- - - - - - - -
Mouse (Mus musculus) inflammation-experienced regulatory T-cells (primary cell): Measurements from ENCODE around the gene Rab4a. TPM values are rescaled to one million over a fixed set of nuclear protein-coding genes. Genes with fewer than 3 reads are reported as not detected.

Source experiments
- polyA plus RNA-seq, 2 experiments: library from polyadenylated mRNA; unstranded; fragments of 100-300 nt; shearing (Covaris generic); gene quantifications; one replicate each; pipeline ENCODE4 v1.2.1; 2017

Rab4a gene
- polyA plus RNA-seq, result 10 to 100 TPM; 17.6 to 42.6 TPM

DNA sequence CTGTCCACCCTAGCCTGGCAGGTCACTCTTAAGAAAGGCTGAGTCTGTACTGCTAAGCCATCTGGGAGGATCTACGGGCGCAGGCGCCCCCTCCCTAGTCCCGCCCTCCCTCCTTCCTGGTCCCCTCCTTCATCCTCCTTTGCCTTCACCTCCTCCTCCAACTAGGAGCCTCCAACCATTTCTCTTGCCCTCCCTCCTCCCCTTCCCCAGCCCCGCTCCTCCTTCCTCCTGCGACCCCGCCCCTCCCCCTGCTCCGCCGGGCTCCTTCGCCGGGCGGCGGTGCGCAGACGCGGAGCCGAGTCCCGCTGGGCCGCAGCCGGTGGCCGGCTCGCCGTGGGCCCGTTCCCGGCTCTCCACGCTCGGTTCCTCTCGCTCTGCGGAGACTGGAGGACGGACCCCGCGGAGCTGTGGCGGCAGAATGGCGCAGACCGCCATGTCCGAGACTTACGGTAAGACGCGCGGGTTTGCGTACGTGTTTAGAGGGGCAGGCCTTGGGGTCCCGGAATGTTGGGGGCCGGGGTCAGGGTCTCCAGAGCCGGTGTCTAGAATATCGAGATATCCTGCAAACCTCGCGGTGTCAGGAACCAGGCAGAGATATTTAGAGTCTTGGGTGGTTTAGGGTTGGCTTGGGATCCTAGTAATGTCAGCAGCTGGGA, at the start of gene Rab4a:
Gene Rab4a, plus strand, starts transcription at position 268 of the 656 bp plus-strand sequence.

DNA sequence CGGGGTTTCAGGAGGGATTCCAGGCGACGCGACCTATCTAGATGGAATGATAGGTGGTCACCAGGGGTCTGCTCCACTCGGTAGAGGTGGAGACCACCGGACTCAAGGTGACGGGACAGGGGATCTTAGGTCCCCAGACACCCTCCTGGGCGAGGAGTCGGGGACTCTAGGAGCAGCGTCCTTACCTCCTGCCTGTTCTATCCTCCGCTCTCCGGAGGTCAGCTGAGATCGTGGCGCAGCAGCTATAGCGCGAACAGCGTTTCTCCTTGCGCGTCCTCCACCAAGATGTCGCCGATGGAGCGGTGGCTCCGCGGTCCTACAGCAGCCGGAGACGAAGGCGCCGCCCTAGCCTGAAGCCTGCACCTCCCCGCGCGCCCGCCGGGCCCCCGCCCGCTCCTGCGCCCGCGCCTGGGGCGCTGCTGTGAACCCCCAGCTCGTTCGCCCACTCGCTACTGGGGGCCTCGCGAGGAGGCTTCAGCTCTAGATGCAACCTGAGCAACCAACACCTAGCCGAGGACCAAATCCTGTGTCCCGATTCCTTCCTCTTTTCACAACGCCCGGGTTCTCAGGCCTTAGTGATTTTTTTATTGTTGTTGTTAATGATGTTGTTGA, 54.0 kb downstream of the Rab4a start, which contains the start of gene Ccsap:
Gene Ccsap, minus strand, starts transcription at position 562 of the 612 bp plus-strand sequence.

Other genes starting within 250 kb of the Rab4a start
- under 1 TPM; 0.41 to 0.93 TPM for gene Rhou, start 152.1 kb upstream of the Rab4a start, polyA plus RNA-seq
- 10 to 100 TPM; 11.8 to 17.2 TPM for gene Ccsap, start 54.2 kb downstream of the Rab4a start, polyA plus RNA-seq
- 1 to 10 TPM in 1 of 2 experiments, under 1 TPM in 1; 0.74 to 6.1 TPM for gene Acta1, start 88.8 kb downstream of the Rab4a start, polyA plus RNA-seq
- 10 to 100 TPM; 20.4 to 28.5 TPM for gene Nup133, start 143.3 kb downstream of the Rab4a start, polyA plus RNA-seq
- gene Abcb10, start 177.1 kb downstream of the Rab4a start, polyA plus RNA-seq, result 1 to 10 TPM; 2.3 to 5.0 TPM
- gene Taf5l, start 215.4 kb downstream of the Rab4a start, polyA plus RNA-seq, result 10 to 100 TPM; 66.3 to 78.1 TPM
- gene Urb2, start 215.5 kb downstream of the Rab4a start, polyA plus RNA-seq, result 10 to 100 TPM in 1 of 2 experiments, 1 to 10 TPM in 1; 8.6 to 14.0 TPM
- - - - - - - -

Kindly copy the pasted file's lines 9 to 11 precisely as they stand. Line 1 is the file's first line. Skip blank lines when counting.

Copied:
Gene Ccsap, minus strand, starts transcription at position 562 of the 612 bp plus-strand sequence.

Other genes starting within 250 kb of the Rab4a start
- under 1 TPM; 0.41 to 0.93 TPM for gene Rhou, start 152.1 kb upstream of the Rab4a start, polyA plus RNA-seq